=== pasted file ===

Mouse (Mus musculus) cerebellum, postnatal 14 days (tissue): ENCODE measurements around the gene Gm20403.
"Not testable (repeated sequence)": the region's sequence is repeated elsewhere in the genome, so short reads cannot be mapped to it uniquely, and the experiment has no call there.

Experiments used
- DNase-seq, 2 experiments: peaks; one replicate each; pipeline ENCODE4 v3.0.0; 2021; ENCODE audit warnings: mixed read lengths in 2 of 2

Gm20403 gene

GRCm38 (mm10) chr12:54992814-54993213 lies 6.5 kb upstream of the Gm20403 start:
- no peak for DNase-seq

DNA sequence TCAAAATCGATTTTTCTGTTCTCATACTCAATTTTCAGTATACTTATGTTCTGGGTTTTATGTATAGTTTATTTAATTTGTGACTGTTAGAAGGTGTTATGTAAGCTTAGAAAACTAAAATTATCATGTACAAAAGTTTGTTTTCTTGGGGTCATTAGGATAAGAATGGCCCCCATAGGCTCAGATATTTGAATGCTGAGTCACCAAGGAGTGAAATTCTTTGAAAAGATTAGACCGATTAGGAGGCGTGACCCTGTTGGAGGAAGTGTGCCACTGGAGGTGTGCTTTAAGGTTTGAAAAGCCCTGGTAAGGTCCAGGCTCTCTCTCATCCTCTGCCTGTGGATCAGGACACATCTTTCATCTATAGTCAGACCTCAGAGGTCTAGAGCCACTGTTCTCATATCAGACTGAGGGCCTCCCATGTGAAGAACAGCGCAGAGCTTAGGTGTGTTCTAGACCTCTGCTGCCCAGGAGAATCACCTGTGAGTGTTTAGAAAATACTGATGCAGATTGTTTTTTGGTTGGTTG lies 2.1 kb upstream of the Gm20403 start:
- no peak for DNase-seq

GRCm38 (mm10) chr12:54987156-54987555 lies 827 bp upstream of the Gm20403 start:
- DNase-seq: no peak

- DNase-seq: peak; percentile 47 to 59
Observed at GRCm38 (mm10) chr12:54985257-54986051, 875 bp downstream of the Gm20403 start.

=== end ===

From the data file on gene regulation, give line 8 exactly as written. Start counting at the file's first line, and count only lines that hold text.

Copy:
DNA sequence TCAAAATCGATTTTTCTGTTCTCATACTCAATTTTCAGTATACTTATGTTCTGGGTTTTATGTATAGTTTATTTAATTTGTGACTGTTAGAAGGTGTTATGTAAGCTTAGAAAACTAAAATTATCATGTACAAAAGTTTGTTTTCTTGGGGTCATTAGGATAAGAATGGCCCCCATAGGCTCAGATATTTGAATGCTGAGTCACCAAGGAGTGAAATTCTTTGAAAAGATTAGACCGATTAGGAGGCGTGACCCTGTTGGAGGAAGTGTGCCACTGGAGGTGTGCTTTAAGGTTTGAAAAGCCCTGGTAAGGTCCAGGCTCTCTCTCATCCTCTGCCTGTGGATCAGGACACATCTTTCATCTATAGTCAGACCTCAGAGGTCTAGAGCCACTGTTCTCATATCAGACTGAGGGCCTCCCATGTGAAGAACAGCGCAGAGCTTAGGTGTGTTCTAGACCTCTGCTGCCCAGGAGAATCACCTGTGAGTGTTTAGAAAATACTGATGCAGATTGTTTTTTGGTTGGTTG lies 2.1 kb upstream of the Gm20403 start: